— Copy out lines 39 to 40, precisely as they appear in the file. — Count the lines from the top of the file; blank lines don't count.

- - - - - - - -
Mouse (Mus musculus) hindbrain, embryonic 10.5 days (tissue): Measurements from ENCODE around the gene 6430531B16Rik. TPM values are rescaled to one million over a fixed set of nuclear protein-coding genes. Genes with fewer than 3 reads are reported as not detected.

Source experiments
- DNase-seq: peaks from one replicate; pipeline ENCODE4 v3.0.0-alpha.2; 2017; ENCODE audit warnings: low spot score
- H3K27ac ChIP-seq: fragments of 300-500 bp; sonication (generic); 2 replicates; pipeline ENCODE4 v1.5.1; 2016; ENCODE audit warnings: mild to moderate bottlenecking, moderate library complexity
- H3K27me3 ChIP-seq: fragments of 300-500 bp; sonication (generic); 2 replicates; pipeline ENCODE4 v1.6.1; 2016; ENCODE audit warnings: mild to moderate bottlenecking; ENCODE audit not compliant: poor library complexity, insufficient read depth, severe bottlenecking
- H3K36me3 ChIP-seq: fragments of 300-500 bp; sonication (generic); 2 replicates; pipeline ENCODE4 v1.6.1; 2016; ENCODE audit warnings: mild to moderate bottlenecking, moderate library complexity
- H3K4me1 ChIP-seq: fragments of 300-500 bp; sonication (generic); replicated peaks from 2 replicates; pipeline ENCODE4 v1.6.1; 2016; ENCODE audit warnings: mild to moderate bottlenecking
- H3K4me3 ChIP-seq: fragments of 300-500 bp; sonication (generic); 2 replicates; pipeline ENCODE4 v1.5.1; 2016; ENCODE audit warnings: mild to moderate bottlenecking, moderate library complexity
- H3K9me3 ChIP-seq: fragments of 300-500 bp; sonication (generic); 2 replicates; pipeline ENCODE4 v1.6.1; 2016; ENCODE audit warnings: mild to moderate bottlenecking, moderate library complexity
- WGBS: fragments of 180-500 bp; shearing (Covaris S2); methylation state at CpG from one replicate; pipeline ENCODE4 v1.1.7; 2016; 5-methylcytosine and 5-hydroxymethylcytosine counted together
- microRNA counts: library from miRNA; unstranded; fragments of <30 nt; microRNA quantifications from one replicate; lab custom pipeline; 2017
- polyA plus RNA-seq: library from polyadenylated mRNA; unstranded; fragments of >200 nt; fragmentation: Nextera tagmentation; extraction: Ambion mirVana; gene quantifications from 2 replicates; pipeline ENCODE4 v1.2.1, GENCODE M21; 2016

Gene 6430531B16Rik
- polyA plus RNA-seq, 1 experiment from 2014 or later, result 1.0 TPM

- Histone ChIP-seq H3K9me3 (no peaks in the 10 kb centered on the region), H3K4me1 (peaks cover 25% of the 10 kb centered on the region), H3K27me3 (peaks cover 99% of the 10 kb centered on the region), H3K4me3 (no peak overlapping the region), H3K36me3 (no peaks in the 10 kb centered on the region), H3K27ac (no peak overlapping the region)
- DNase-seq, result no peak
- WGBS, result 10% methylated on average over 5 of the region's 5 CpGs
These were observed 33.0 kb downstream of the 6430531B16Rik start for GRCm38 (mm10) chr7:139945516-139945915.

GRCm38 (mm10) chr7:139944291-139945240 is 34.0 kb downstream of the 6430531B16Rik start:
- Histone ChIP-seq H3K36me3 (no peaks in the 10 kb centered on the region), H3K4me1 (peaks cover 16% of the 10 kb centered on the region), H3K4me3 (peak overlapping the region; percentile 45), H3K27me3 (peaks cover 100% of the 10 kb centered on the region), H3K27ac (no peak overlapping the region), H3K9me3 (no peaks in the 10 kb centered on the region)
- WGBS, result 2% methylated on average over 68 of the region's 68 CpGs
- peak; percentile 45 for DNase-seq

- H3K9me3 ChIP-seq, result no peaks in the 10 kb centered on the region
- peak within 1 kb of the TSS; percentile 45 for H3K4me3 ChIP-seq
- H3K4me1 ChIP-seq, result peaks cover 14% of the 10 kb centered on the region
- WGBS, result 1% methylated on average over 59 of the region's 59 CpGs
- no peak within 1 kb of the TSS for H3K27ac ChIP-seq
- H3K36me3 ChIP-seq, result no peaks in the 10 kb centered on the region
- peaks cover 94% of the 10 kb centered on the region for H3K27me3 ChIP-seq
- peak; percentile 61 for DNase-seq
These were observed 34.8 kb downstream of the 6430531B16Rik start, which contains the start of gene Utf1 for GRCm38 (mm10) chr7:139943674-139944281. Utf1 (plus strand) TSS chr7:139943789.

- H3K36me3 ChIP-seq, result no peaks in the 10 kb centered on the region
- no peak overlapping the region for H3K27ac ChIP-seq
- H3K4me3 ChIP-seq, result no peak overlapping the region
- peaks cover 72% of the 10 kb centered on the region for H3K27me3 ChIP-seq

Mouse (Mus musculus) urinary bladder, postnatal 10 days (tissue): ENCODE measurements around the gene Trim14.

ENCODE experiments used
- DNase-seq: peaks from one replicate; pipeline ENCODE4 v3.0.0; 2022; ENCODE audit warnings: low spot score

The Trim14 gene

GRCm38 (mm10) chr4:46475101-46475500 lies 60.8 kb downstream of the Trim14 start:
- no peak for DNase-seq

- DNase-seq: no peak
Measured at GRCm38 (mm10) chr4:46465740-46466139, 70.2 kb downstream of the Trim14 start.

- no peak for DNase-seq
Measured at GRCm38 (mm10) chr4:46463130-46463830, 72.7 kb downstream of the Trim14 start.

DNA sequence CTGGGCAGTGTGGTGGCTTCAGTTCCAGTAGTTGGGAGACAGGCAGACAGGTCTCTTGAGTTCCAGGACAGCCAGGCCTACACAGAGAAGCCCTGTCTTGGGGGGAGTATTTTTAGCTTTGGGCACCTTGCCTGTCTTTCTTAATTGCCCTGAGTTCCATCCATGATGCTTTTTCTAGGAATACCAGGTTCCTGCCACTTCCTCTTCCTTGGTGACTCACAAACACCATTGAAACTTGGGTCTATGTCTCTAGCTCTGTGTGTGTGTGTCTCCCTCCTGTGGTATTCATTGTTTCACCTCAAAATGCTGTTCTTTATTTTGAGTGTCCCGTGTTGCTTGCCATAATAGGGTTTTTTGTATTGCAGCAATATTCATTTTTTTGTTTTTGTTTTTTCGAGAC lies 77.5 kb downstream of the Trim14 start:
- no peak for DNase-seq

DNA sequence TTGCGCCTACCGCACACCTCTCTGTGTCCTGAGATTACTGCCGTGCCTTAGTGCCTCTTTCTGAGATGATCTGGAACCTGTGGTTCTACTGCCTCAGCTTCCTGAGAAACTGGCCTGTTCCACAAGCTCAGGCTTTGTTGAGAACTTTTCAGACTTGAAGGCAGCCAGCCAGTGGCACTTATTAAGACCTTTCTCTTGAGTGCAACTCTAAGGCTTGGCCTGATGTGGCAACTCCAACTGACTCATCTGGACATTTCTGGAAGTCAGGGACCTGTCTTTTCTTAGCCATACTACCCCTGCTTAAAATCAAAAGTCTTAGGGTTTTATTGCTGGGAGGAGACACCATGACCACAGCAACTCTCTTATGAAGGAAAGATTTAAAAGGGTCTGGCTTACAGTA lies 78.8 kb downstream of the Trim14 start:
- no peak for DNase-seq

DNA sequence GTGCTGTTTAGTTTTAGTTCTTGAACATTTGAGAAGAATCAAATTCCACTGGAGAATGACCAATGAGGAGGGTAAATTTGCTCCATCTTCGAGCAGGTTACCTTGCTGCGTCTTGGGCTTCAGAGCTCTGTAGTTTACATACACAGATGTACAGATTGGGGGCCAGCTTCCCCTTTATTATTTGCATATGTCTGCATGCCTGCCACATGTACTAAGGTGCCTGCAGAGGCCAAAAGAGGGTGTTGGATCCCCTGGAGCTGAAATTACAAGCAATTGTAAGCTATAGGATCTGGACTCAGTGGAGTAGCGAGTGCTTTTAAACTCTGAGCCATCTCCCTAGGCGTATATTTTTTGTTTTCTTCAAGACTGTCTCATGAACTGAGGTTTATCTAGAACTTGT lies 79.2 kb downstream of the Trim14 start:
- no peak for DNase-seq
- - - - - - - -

The Trim14 gene

GRCm38 (mm10) chr4:46475101-46475500 lies 60.8 kb downstream of the Trim14 start: